Key metrics are needed to assess the economy’s present and future trajectory. The official organisation in charge of determining the dates of US economic cycles is the NBER. The NBER determines how long economic cycles last from trough to trough or peak to peak by looking at GDP movements.
Since the 1950s, the length of the U.S. economic cycle has generally been around five and a half years. There is, however, a wide range in cycle length, from the peak-to-peak cycle from 1981 to 1982, which lasted only 18 months, to the growth that started in 2009. The NBER found that there were two peaks between 2019 and 2020. The first peak occurred in the fourth quarter of 2019, indicating a peak in quarterly economic activity. The second peak occurred in February 2020, identified as a monthly peak.
The significant variability in cycle length challenges the notion that economic cycles follow a regular and predictable pattern akin to natural physical waves or pendulum swings. The elements that affect cycle length and the root issues that lead to economic cycles are both topics of continuous discussion.
Managing Economic Cycles
Governments, financial institutions, and investors employ various tactics to manage the trajectory and impacts of economic cycles. Governments may use deficit spending and expansionary fiscal policies during recessions to boost the economy. As an alternative, they might choose contractionary fiscal policies that entail raising taxes and running budget surpluses to cut back on overall expenditure and keep the economy from overheating during expansionary periods.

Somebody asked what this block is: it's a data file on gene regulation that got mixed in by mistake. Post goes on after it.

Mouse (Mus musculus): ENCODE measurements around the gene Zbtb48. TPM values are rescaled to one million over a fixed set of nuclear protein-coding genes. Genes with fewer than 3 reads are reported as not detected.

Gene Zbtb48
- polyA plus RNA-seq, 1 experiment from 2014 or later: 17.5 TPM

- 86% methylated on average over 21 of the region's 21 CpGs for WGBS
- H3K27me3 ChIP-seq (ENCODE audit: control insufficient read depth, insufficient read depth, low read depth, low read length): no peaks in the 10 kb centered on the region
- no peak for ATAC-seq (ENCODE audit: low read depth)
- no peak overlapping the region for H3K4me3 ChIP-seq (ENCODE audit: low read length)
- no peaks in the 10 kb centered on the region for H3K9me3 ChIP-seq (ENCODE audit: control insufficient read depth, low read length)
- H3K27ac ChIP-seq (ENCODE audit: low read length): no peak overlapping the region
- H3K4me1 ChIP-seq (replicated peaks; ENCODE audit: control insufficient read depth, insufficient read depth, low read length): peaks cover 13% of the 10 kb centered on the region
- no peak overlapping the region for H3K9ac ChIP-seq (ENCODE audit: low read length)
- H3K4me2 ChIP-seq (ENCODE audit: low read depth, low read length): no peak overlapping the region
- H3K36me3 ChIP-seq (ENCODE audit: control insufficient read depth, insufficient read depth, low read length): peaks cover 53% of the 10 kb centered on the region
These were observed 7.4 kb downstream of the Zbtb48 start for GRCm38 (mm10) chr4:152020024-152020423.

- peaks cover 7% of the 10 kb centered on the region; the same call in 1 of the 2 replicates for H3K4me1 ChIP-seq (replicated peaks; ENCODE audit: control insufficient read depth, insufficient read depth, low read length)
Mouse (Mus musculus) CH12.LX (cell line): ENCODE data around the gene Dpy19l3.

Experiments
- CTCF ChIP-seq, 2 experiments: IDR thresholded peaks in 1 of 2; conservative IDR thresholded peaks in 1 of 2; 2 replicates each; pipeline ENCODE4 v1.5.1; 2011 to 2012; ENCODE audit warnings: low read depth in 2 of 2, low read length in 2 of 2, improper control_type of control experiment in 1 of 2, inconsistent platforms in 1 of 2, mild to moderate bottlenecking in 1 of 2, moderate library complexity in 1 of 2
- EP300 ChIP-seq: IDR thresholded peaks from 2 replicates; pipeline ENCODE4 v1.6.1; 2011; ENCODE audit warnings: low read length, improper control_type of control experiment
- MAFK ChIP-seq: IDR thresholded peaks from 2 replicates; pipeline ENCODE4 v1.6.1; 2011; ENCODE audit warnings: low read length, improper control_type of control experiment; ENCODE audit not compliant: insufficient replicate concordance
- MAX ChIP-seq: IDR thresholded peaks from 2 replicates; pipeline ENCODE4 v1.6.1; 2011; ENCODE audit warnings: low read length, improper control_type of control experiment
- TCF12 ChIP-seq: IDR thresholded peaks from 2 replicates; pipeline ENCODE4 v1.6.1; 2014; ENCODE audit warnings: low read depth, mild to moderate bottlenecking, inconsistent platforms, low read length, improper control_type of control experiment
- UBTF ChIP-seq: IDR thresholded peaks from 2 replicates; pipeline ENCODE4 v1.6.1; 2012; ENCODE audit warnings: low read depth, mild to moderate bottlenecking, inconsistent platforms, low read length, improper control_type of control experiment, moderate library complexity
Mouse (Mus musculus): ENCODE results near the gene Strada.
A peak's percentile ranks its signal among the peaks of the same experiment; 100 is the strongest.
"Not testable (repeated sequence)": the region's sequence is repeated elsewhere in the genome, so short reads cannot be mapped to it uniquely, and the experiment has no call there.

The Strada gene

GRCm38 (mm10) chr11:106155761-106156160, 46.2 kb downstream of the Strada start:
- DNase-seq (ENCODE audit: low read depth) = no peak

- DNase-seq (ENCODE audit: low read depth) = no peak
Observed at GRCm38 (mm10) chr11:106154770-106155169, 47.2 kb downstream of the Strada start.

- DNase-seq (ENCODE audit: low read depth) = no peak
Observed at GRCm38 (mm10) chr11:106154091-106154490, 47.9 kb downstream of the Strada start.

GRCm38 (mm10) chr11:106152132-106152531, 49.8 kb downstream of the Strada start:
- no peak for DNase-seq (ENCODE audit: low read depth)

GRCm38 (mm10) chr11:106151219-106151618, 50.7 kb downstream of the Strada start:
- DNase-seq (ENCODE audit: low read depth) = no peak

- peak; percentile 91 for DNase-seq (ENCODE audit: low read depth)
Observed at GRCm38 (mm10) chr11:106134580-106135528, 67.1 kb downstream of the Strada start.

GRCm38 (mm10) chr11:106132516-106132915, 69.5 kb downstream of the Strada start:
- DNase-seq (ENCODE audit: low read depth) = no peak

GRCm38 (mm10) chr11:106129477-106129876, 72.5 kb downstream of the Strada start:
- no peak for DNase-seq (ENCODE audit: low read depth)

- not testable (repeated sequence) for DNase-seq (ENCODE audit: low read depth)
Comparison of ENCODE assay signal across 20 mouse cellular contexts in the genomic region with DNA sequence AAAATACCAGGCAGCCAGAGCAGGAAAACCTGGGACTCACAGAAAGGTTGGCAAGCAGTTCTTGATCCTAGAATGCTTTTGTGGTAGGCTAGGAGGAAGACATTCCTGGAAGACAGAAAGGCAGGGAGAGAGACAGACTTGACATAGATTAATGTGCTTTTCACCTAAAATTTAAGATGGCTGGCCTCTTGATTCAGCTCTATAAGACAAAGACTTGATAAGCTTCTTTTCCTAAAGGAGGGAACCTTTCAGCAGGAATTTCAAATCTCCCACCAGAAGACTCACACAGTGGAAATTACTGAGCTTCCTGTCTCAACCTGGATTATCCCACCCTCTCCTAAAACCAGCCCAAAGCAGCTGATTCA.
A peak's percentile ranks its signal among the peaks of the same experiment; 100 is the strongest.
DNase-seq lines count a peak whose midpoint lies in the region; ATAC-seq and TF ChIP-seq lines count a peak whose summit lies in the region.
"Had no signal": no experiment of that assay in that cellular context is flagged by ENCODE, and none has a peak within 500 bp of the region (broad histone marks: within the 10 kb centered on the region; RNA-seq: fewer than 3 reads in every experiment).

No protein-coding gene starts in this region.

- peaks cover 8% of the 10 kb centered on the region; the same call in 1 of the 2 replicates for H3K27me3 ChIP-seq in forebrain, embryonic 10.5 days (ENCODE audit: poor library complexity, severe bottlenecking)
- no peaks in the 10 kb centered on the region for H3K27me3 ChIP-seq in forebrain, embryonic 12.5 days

Monetary policy is a tool that central banks use to navigate economic cycles. Central banks can cut interest rates and enact expansionary monetary policies to promote consumption and investment during downturns. Alternatively, they may implement contractionary monetary measures in periods of economic expansion by raising interest rates and restricting credit availability.
When the economy is expanding, investors often identify potential opportunities in sectors such as technology, capital goods, and energy. Conversely, during economic downturns, they may shift their focus towards investments in sectors like utilities, consumer staples, and healthcare, which have demonstrated resilience in challenging times.
Businesses that actively track their business cycle performance can strategically plan to safeguard themselves during imminent downturns and position themselves to take advantage of possibilities during economic booms. For instance, it could be wise to avoid expansion and instead concentrate on creating cash reserves to weather the slump efficiently if a business notices indicators of an upcoming recession that are consistent with general economic conditions.
The monetary theory states that restricting the rate of expansion of the money supply will stabilise it. It establishes a connection between the business cycle and the credit cycle, demonstrating how shifts in interest rates affect economic activity by altering the cost of borrowing for individuals, corporations, and the government.